We find that the story [of Genesis 3] in fact contains two distinct points, depending upon how one reads it. If one takes the story as a whole, then the words of judgment in 3:14-19 are part of what happens when man is disobedient. If one takes the words in 3:14-19 in their own right, they show that man is disobedient. The former reading implies that disobedience is not inevitable–obedience to Torah is a real possibility for man (cf. Deut. 30:11-14). The latter implies that disobedience is in fact universal. Although there is a certain tension between these two points, their conflation in the text can be understood in the same sort of way as one of the theological paradoxes of the flood narrative. There, although man is universally sinful (Gen 6:5), Noah finds favour in the eyes of God (6:8) and is explicitly said to be righteous (6:9). Even more strikingly, God’s final pronouncement of the enduring sinfulness of man’s heart (8:21) must, in terms of the story, refer primarily to Noah himself and his family, even though Noah at the time is offering an acceptable sacrifice. Such a paradoxical assessment of man as profoundly sinful and yet also capable of true obedience to God is clear in the flood story. I propose that Gen. 2-3 should be read in a similar way. (20-21)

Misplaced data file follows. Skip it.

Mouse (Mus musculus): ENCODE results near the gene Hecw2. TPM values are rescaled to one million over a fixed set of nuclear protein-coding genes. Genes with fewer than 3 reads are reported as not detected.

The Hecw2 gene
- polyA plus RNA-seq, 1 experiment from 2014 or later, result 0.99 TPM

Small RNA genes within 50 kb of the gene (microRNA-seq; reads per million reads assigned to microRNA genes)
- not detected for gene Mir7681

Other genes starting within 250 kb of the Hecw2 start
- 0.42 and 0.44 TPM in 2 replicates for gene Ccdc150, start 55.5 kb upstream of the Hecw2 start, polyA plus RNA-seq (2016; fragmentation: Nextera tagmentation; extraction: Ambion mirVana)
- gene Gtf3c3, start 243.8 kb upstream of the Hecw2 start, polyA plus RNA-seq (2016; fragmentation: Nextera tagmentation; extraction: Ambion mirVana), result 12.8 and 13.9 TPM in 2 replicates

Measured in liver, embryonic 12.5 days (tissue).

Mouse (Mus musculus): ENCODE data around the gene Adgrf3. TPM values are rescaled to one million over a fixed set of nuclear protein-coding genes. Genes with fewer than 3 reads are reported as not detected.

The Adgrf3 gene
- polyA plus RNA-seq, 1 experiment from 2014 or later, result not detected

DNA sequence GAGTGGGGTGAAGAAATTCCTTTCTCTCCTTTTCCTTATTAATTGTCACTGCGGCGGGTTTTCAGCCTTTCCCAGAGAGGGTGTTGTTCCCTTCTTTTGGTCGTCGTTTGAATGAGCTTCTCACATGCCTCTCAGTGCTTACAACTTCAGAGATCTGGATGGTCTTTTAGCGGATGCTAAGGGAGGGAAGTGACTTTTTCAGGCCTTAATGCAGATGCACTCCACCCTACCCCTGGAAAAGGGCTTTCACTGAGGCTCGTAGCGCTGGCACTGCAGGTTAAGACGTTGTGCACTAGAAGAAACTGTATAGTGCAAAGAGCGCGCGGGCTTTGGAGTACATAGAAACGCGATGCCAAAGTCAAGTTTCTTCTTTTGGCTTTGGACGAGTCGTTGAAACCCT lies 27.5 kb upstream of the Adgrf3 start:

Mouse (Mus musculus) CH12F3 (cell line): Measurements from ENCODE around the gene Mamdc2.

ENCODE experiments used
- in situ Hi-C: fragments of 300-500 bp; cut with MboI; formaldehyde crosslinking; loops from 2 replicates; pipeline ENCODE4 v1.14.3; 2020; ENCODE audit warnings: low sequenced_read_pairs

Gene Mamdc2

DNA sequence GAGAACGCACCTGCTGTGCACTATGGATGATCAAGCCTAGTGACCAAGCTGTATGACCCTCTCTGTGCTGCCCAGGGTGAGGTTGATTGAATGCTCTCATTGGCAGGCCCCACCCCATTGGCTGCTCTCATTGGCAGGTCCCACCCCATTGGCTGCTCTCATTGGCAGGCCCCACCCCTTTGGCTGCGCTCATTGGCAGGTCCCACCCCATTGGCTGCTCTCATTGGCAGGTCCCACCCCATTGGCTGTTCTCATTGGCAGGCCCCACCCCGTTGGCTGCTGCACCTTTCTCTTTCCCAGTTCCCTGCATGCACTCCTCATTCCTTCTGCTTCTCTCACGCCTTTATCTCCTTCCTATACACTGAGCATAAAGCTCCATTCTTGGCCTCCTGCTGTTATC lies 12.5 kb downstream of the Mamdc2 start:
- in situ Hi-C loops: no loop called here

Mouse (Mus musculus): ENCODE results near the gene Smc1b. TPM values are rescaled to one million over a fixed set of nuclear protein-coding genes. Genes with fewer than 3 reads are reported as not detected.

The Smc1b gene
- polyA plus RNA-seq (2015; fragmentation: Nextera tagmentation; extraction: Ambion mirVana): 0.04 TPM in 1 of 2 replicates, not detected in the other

I am not sure that I agree that “the words in 3:14-19 in their own right . . . show that man is disobedient.” I would put it this way:
If one takes the story as a narrative about a man and his wife, then the words of judgment in 3:14-19 are part of what happens when man is disobedient. If one recognizes that this man and his wife are not a historical couple but rather the story of all humanity (“These are the generations of the heavens and the earth” Gen 2:4), they show that man is disobedient.
Recast in this light, I find Moberly’s observation about the paradox in the text to be quite profound indeed! Moberly’s entire article has been delightful and stimulating, though I disagree with his ultimate conclusion.
Moberly, R W L. “Did the Serpent Get It Right?.” Journal of Theological Studies 39, no. 1 (1988): 1-27.